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Monkey Cannot Own Copyright to Her Famous Selfies

Naruto, the Celebes crested macaque, took her own selfie with David Slater's camera in 2011. The photo's copyright has been debated ever since.Naruto, the Celebes crested macaque, took her own selfie with David Slater's camera in 2011. The photo's copyright has been debated ever since.
Naruto, the Celebes crested macaque, took her own selfie with David Slater's camera in 2011. The photo's copyright has been debated ever since.Photograph by David Slater via Wikimedia Commons

The famous Celebes crested macaque, Naruto, has been denied the copyright to a series of selfies she took using a camera belonging to nature photographer David Slater, according to the latest ruling by a federal judge on Wednesday.

People For The Ethical Treatment of Animals, i.e. PETA, had brought the case against Slater as a representative for Naruto, seeking monetary damages owed to the monkey for copyright infringement. U.S. District Judge William Orrick ruled against PETA and the monkey and pointed to a declaration from the U.S. Copyright Office from 2014 that said works “produced by nature, animals, or plants” cannot be given copyright protection, reported Ars Technica.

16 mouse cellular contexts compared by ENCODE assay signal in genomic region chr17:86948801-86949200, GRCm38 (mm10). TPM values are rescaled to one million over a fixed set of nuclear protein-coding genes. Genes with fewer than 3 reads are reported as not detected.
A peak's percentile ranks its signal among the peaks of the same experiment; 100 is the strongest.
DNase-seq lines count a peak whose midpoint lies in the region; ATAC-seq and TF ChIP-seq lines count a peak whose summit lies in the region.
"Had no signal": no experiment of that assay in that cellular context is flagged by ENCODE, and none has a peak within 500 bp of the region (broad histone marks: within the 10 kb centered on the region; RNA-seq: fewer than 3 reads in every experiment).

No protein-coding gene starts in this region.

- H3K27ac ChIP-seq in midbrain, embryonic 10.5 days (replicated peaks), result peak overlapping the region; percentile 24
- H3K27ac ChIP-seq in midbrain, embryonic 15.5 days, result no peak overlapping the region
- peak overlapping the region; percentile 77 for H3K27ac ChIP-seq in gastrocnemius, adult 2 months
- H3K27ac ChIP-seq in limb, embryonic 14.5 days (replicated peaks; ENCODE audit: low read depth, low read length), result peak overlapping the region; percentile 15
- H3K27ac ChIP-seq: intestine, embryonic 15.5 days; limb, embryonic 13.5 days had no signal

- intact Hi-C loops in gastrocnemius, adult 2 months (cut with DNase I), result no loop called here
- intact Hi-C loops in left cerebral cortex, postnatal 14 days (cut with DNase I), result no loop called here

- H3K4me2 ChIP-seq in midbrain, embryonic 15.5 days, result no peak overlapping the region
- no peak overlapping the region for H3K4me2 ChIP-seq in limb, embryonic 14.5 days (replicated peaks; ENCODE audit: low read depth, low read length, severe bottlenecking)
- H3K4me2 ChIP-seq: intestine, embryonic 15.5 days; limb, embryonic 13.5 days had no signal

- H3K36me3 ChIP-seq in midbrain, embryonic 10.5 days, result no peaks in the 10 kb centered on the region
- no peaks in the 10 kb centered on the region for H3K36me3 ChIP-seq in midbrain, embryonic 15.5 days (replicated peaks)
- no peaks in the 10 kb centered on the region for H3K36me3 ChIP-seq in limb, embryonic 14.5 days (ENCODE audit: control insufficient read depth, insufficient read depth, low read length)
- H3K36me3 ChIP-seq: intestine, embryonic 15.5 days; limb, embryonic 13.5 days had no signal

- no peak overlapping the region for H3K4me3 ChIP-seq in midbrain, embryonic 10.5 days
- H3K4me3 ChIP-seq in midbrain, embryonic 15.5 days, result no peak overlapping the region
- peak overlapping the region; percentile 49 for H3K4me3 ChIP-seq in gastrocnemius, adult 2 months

That decision isn’t necessarily final, though. The smiling macaque could reclaim her ownership if Congress decides to change copyright legislation.

“I’m not the person to weigh into this,” Orrick said. “This is an issue for Congress and the president. If they think animals should have the right of copyright they’re free, I think, under the Constitution, to do that.”

 

The lawsuit in question doesn’t concern whether or not Slater should have the copyright, which he has tried to fight for with the argument that he was instrumental in their creation. He currently owns the British copyright for the photo, while in the U.S. it is part of the public domain.

Orrick said he intends to dismiss the PETA lawsuit in an upcoming order, though a small chance remains that he could allow the organization to amend its lawsuit.